Updated: Apr 5, 2019
Well it’s been a very long time since I sat down and wrote a blog! I’ve spent the past few months really changing my style and focusing more on portraiture and fashion (which I am loving). This blog (I’d like to say ‘this weeks’ but will I manage writing every week? Probably not) is all about shooting my first wedding (if you hadn’t read the title…) what I did in the lead up too it and the genuine and honest truths of what it was like. I'm hoping this will be useful to any aspiring photographers out there who are wanting to shoot weddings, or maybe you have one booked. Regardless, it’s a long, but I’d like to think useful, account of what shooting your first wedding is like.
A few months ago I was asked if I would be interested in photographing a wedding. I had never shot a wedding before in my life, not even assisted one, yet for some reason I said yes. I had been asked in the past to photograph a couple of weddings and at the time I was just not ready to photograph the biggest day of 2 peoples lives. What if I miss the first kiss?? What if my camera dies? A memory card corrupts? What if I just royally f*ck it up? I had all these images in my head of the worst possible things that could happen that for quite a while the idea of photographing a wedding terrified me.
and my terrified mental state didn’t disappear until I got back home that evening AFTER photographing the wedding and I had backed up all the images I had shot.
Now I’m aware I have made myself sound like the worst photographer to hire for a wedding day (lol bare with me) but I want to be truthful and say that it truly was scary. It was my first wedding and I doubt if you asked any other wedding photographer how they felt before their first wedding, they’d most likely say the same thing as me.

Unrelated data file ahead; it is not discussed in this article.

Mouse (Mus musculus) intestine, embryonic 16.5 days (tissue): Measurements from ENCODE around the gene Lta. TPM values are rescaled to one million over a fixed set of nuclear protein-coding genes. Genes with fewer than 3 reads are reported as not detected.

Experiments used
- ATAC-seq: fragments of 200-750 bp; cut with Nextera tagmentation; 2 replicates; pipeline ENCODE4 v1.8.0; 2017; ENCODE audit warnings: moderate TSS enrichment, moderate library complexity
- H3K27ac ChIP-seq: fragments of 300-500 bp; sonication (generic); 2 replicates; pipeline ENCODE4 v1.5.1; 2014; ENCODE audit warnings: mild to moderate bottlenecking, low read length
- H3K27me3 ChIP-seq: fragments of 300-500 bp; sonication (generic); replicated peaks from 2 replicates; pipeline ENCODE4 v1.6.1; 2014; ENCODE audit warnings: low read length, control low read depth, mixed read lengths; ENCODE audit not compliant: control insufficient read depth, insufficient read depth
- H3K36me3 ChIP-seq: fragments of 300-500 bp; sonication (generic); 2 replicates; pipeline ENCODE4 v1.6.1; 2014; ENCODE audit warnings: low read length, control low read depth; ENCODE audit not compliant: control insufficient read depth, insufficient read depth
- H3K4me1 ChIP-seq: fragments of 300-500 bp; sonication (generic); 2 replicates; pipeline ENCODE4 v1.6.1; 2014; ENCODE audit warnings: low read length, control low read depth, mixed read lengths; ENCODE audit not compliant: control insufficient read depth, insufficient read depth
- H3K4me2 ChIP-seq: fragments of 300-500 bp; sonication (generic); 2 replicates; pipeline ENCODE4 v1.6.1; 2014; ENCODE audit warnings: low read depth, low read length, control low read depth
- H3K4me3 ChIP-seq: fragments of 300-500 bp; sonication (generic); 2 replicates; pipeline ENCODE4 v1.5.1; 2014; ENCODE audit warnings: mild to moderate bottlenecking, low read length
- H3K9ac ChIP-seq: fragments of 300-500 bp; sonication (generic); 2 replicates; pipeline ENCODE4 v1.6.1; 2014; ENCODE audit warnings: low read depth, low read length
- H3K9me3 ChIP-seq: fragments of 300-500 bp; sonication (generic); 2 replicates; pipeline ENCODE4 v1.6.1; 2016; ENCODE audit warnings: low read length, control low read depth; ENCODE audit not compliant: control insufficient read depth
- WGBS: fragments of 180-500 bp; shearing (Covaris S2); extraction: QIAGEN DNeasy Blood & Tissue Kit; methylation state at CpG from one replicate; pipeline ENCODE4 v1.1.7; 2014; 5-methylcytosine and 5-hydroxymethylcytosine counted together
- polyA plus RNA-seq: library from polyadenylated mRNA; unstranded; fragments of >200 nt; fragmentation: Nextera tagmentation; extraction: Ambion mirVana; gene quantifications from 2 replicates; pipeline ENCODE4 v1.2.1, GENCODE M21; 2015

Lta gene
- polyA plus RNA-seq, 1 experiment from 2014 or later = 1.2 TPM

In preparation for the big day I spent far too much money on camera gear; batteries (you know just in case the 5 I already had all died), Memory cards (making sure their sync speed was fast enough to deal with the speed I would be shooting at and also the size of the image files. I shoot on a D850 and my lord are the file sizes big), a SPARE/backup camera (a D7000- off of Ebay) just incase my 8 month old camera decided it had had enough. I rented a lens off of LensPimp (definitely recommend them – a YouTube video about my experience is up on my channel) and even borrowed a lens off of a fellow photographer who kindly trusted me with her 70-200! I bought a camera strap so that the camera went across my body instead of around my neck (1. So I could drop the camera when needed and access it again within a second 2. To minimize the chances of getting back ache, with the usual Nikon straps my backs aching after a couple of hours shooting so I wanted to make sure I would be comfy for at least 8 hours). I bought 8 clear umbrellas off of eBay (the wedding was in February and I was not going to risk not having umbrellas for that time of year.) I also watched countless videos on YouTube.